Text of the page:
Vaccinated or unvaccinated? The Covid controversy

On January 14, 2022, Pascack Hills High School Interim Superintendent, Daniel Fishbein sent an email to parents and students about the new Covid 19 regulations in school settings.

In the email, Fishbein listed the number of positive cases last year and the CDC’s new rules the school plans to follow.

A graph displayed in an email sent out by Superintendent Fishbein around the return from winter break.

The CDC provides daily updates on the recently changed Covid-19 guidelines. The guidelines explain that if an individual is fully vaccinated and comes in close contact with another individual who tested positive but have not experienced any symptoms, they will not have to quarantine or isolate. The question of controversy being whether it is fair for vaccinated individuals to not have to quarantine.

After three long years of isolation, the public has been told by numerous health care professionals that getting the Covid-19 vaccine will help everyone develop immunity to Covid without us having to get the illness. Bodies need to be exposed to germs to grow immunity, this way we can continue doing normal things while keeping them from getting sick.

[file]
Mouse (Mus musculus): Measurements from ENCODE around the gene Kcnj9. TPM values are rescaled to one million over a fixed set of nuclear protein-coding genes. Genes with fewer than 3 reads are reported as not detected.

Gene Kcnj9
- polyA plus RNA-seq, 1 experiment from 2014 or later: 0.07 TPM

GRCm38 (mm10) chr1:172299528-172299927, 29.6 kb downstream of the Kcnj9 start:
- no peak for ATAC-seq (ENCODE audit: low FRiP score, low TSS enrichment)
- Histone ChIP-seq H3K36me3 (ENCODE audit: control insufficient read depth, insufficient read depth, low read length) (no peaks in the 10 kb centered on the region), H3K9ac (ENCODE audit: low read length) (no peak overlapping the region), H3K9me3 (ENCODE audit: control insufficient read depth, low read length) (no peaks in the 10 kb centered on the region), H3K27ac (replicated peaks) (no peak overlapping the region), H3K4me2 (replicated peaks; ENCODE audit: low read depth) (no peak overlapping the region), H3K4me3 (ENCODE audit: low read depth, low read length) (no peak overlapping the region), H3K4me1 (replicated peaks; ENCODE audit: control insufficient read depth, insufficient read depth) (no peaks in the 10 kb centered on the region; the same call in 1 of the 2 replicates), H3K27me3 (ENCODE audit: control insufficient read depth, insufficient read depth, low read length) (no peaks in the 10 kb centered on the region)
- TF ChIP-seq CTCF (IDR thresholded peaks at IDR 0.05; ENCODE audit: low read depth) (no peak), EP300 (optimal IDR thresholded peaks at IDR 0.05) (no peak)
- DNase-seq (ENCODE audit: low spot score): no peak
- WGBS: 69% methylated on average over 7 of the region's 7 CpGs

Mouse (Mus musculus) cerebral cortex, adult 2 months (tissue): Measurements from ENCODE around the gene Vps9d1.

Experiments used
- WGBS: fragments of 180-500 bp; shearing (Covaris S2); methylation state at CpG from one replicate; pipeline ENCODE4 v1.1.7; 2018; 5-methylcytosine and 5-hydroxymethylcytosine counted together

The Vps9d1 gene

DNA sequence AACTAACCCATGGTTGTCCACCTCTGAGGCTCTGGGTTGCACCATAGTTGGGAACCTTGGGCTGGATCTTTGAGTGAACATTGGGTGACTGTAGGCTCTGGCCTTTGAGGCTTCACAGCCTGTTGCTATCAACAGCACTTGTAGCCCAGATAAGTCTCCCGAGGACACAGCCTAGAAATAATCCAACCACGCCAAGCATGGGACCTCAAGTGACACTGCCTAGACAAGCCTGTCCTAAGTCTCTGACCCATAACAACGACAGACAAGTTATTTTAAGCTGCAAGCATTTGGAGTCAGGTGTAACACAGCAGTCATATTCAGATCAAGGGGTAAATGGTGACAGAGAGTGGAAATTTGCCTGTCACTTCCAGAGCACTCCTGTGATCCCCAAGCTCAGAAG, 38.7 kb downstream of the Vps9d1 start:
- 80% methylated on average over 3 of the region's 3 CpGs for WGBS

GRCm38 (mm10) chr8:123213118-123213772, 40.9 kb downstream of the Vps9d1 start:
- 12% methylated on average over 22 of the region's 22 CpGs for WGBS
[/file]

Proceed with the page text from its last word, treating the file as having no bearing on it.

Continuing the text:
As a student attending Pascack Hills High School, I think the only way back to normal is by treating this virus like any other. Although, as cases continue to go up, the classrooms are disrupted with virtual learning and quarantining.

A week-long quarantine for a teenage student with schoolwork can be a major inconvenience. Mandates are being lifted and schools are easing up on their policies. Within Pascack Hills High School, parents and staff have expressed their concerns about the unnecessarily long quarantine. Even experts say that it makes the most sense to reduce quarantine time.

In theory, a negative rapid test and no symptoms should be enough to return to school like normal. So, if a student feels healthy, they should be able to decide for themselves if they should quarantine or not.

The reason for the shorter quarantine is because the CDC says Americans are “provided with protection by the vaccine and the booster” and the percent of people testing positive from community transmission has gone down tremendously since the vaccine.